1. Establish your credibility and make a personal connection
  2. Explain why your proposal is important
  3. Describe what your proposal actually is

This is designed to get the people you are pitching to excited and motivated to make the decision you want. If you are doing it well, the decision should already have been subconsciously made before you even get to step three.

Think about your environment and your appearance, and the subconscious emotional effect it can have on those in the room. Is the room too hot, too cold, too messy? Are you dressed appropriately? This all adds to the impression of your pitch and we’ve likely all experienced a video-link not working and five minutes shouting “I can see you but not hear you.” If that happens in a pitch you might as well give up there and then.

Finally, remember the example of the parole Judges. Try to schedule pitch meetings at the start of the day or immediately after lunch!

Dealing with difficult people

No matter your job, we all occasionally have to deal with difficult people. They might be in positions of authority and make poor or slow decisions that can jeopardize the success of your project. This might be due to them having insufficient time to make a good decision, or it could be because the decision you want is at odds with their own agenda.

In these situations, you might have to use crafty techniques to get the decisions you need. I agonized over the word “crafty” because there can be some moral ambiguity here. For the sake of this argument we are assuming that you know best and the course of action you are trying to get approved is the correct one. So how do you get your difficult boss to agree to your plans? The advice you often hear is to “make them think it was their idea”. I know three ways you might be able to achieve this:

  1. Plant the idea. Drop the idea into a conversation. Often, they will repeat it back to you a few days later as if they thought of it. This happens more often than you might think but it is an unreliable approach, especially for complex ideas.
  2. Ask for help. Go to your decision maker and ask for help with a problem you are currently facing. Frame it in such a way that the solution to the problem is blindingly obvious and with any luck the decision maker will volunteer this solution as if it was their idea. The risk is that they give you the wrong solution and then insist that you implement it.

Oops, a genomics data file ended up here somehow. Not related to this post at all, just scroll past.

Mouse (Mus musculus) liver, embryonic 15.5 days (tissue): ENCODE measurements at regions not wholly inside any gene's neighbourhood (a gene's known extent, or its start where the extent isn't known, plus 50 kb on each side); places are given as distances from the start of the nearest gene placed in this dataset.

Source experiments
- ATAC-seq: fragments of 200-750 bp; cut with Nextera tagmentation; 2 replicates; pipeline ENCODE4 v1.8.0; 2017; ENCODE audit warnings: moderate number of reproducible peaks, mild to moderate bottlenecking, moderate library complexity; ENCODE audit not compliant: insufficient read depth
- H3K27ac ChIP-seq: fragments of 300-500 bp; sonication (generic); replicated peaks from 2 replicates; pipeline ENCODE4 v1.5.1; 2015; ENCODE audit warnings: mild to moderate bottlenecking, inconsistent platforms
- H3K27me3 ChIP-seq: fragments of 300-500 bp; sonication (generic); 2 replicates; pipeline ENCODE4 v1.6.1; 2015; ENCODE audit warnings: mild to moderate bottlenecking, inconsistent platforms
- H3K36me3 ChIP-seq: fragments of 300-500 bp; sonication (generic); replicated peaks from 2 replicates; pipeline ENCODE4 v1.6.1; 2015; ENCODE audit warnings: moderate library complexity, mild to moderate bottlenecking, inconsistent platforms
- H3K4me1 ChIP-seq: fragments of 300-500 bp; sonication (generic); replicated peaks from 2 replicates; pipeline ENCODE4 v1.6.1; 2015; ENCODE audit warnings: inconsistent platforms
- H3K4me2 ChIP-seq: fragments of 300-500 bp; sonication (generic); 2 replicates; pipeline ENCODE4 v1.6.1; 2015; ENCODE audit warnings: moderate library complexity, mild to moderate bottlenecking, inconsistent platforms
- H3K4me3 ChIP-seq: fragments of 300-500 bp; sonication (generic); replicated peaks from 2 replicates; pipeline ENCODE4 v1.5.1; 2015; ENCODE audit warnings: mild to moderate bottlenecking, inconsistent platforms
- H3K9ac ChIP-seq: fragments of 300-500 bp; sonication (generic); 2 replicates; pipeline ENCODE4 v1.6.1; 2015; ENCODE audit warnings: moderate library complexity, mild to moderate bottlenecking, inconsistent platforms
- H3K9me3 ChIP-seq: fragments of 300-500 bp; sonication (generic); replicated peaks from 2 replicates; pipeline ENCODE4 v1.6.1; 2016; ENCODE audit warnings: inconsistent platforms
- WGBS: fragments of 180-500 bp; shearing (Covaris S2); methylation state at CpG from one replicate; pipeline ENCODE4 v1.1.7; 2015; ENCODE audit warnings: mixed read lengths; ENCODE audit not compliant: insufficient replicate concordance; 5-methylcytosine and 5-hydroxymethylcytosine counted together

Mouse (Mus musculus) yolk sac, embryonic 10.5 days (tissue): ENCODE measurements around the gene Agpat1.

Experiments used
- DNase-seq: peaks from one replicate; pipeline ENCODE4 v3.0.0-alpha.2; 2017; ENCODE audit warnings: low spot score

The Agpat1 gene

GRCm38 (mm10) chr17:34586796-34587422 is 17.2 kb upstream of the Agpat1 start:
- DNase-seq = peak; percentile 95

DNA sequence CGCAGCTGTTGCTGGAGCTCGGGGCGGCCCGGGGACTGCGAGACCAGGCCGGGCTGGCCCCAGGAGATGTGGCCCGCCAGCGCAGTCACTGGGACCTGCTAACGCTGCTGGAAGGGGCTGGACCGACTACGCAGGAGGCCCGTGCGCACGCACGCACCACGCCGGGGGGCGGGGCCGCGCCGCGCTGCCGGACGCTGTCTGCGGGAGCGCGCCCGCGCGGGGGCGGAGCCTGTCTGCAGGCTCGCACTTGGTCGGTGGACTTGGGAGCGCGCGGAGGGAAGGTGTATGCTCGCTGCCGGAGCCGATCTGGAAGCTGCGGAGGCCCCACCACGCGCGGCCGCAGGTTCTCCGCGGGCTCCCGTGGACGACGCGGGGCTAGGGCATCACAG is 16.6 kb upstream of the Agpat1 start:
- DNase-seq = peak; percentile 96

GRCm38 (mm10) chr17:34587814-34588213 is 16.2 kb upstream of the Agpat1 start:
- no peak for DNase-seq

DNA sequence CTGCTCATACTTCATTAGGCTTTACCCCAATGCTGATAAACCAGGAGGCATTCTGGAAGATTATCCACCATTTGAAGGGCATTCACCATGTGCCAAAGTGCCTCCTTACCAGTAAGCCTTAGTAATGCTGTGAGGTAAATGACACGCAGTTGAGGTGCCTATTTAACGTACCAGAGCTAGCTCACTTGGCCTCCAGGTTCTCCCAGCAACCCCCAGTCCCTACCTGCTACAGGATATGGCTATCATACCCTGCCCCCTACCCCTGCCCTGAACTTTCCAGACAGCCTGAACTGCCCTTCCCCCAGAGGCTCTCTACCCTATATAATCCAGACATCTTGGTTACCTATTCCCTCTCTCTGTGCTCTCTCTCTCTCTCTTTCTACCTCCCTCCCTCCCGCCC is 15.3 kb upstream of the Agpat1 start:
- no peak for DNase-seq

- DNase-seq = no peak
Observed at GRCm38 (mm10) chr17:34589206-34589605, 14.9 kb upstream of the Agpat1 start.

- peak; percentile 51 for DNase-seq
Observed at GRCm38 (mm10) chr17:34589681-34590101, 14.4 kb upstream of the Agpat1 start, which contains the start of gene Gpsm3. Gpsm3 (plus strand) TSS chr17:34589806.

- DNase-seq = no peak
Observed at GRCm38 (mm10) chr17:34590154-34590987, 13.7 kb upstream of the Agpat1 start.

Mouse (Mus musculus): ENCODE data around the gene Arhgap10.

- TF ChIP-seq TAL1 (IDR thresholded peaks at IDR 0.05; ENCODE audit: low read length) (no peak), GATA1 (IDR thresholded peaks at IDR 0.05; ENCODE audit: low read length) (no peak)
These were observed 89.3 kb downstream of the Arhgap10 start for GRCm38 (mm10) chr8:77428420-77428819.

3. The 90% trick. Present a complex plan to the decision maker and tell them that there is a small part of the plan (10% of it) that you are not sure about and ask for help. Allow the decision maker to make whatever changes they want to this part so that they approve the rest of the plan unchanged. It helps if the 10% you choose appears to be a crucial part of the plan but is actually entirely cosmetic or superfluous, so the important parts get through unscathed.

There is a dark side to decision-making, and I strongly advise you to avoid it. Coercing, browbeating or being underhand may work in the short-term, but it creates long-term resentment in your team and will take its toll on your project overall.

People (again)

This all brings us back around to emotional, irrational people. It is my belief that there are no tech problems, no process problems, no art problems and so on. There are only people problems. Everything in a game project is artificial and has been decided upon and created by people. If you fix all the people problems, you fix everything else.

A producer’s job therefore is to influence people to do things that they wouldn’t necessarily have done by themselves, for the greater good of the project. The best way for producers to be effective at this is to understand human psychology and apply it to themselves and their work. Then they can make better decisions themselves, help the people around them to do the same and ultimately produce better games.